State laws, such as the RUFADAA (Revised Uniform Fiduciary Access to Digital Assets Act), allow the executor of an estate or attorney access to a person’s online accounts after incapacitation or death. These laws help you to protect your digital assets.
However, you need a digital estate plan to enable your family to access your digital assets if you pass away.
Remember that a digital asset is anything that is stored digitally and is uniquely identifiable that organizations can use to realize value. This can include documents, audio files, videos, logos, slide presentations, spreadsheets, and websites.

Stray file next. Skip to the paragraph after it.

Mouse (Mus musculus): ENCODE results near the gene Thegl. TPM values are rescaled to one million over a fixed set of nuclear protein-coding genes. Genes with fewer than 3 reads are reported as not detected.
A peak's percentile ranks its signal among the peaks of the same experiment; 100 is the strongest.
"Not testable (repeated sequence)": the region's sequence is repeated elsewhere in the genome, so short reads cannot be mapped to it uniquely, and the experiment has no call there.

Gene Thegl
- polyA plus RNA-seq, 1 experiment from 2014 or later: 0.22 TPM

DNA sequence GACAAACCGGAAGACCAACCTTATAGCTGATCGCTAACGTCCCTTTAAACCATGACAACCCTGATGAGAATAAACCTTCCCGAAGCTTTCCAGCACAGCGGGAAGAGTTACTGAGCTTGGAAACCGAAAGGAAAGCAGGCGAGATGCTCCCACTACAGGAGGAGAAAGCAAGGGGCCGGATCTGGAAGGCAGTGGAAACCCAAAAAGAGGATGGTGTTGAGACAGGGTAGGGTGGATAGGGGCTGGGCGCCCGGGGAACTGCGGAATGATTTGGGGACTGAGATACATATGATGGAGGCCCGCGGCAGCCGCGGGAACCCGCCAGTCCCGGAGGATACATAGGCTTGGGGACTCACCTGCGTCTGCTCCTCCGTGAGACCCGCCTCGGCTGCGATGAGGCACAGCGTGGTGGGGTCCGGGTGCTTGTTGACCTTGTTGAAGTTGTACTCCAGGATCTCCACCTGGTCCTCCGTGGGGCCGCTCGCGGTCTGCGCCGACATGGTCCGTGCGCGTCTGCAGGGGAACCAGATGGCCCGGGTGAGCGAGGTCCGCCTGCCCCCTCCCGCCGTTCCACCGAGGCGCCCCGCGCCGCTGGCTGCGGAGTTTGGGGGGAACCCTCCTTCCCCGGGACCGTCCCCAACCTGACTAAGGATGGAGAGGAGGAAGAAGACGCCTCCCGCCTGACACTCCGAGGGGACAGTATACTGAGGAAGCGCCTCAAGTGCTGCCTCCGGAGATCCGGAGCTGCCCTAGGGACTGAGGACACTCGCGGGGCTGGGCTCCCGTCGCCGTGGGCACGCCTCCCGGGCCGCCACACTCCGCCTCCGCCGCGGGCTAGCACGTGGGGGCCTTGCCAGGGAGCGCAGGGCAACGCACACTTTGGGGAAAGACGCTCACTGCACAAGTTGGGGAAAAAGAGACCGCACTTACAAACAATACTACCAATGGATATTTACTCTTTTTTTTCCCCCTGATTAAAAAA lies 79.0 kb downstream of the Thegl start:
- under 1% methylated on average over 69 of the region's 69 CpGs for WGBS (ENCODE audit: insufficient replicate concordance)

Kiplinger’s recent article entitled “How to Tackle Digital Estate Planning in Four Easy Steps” provides the steps for creating a digital estate plan:
The digital estate plan is considered informal in states that haven’t enacted the RUFADAA. Ask an experienced estate planning attorney about formalizing it by making a codicil to last will or in a new last will. A codicil is a legal document that cites modifications to your last will.
See if this law has passed in your state.
Wills, trusts, and estate planning for everyone. To book a call in Anchorage, Alaska, please contact Mitch Wyatt at https://mkwyatt.com or call 907-277-0300.